NEWS | May 18, 2009

Flight crews fight weather to continue medical mission in Nicaragua

By Tech. Sgt. Rebecca Danet Joint Task Force-Bravo Public Affairs

Day two of Joint Task Force-Bravo's first medical readiness mission to Nicaragua dawned bright and clear in Managua May 15.

But 80 miles to the north, the skies told a much different story.

For the aviators of the 1st Battalion, 228th Aviation Regiment, the turn in weather meant making the call between accomplishing the mission and getting everyone home safely. Fortunately, for the medics performing the MEDRETE -- and for the men, women and children of Ayapal -- the aviators were able to do both.

Taking off from Managua at 7 a.m., the helicopters met a wall of low clouds and rain that forced them to return to the capital. Just 70 minutes later and loaded with fresh fuel, the CH-47D Chinook and UH-60 Blackhawk took off again. The pilots found a break in the clouds and landed in Ayapal at 10:25 a.m., allowing the passengers to complete their medical mission.

As pilots, flight engineers, crew chiefs and medics, the 1-228th aviators are charged with flying people and supplies in support of commanders on the ground, said Army Chief Warrant Officer 2 Darren Scudder, a Blackhawk pilot.

The most difficult part of the job here in Central America is balancing mission requirements with the obstacles presented by the fluctuations in weather, said Army Chief Warrant Officer 2 Nicholas Cerveny.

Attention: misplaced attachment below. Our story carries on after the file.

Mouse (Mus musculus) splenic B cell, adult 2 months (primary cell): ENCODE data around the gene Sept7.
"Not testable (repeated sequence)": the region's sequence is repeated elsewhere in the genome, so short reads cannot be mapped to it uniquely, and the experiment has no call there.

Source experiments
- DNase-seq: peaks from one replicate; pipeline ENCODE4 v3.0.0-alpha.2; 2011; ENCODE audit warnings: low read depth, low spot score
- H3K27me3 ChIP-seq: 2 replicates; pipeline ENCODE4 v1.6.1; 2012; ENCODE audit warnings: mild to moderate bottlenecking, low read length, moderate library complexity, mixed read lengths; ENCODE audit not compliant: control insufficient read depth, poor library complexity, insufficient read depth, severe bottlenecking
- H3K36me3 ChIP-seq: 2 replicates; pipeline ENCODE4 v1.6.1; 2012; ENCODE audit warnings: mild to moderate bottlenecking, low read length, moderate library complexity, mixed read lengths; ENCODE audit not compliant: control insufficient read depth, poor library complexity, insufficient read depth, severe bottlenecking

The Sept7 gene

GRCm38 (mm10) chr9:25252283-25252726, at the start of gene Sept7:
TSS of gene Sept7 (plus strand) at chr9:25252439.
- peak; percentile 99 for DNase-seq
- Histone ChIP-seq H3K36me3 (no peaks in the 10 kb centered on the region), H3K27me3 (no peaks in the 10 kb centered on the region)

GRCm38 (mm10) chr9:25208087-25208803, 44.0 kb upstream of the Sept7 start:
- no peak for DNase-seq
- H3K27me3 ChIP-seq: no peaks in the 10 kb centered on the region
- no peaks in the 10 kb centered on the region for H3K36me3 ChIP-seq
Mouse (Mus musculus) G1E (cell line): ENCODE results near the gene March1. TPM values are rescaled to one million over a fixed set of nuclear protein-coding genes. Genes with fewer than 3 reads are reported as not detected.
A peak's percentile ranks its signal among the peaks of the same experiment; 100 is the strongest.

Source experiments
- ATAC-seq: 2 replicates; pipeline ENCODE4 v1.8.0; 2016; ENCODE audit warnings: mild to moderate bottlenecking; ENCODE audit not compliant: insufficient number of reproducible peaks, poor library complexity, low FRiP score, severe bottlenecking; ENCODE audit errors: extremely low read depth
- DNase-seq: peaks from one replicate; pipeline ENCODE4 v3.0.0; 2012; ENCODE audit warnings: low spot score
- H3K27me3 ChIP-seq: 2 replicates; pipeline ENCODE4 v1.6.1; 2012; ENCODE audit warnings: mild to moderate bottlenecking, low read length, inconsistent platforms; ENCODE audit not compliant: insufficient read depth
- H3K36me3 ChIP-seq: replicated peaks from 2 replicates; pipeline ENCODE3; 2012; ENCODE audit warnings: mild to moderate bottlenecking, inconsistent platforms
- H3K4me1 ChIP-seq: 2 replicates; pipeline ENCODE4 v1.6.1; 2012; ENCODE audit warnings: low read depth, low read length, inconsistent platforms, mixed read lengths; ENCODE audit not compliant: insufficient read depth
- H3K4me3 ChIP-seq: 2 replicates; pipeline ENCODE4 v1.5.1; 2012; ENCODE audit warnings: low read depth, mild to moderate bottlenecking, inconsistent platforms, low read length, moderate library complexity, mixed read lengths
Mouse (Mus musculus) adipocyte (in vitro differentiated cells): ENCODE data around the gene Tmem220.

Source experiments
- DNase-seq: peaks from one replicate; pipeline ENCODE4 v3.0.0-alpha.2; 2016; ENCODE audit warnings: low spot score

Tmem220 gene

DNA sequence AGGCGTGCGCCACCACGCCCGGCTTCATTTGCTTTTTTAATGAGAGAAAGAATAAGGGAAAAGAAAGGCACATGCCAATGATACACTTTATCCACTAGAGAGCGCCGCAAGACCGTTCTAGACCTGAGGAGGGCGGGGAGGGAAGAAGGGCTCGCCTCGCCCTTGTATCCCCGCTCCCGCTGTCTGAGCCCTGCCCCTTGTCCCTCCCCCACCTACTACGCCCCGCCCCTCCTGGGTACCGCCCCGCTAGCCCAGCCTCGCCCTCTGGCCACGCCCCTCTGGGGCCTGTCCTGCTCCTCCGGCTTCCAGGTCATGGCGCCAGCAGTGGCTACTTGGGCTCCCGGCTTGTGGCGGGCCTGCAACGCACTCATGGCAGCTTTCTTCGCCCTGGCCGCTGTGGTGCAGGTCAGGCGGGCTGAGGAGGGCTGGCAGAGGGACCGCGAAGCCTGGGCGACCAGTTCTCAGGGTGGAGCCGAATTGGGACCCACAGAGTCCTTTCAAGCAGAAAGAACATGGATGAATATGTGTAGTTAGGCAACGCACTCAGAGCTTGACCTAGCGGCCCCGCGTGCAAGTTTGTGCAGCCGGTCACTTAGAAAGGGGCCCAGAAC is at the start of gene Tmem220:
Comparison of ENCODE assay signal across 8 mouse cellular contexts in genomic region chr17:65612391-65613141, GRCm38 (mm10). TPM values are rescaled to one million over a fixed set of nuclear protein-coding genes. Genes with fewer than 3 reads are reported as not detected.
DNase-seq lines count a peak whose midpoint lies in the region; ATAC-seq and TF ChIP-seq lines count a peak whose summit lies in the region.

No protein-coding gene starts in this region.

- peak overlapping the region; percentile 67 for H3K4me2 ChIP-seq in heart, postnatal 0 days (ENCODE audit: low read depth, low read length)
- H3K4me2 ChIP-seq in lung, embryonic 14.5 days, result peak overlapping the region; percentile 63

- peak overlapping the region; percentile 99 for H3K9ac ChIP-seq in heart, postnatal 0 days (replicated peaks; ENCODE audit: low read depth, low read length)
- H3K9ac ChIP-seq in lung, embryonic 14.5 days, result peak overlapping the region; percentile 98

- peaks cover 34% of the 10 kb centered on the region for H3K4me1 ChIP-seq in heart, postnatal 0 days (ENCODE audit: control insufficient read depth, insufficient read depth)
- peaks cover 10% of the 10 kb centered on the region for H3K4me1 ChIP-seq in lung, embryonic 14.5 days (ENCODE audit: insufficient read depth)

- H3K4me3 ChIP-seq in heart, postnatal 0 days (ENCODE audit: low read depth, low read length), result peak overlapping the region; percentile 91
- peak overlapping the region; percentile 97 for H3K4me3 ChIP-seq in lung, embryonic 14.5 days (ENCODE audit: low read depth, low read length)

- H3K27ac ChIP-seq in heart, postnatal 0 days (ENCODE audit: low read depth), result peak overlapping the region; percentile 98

But the rewards outweigh the difficulties, he said.

"I like that we're supporting units that are making a difference in the community," Chief Cerveny said, "and increasing the standing of the United States among Central American countries."

That's exactly what the three flight crews are doing in Nicaragua this week. Two JTF-Bravo Blackhawks and one Chinook carried 34 Soldiers and Airmen here to perform two MEDRETEs in Ayapal and El Almendro May 13 -20. The medics are here to build partnerships within the region by bringing medical care to those most in need.

With the MEDRETE sites located in remote villages more than a 6-hour drive from the nation¬'s capital, the mission wouldn't be possible without the work of the 1-228th aviators. The fliers were able to put everyone and all of their equipment in place in less than 90 minutes.

"I love these guys," said Army Lt. Col. Richard Somers, mission commander. "They're all professionals and they always get us where we need to go with all our equipment."

In all, JTF-Bravo medical personnel saw more than 1,000 patients in Ayapal. Next, they'll move on to El Almendro where they expect to see more than 1,000 more.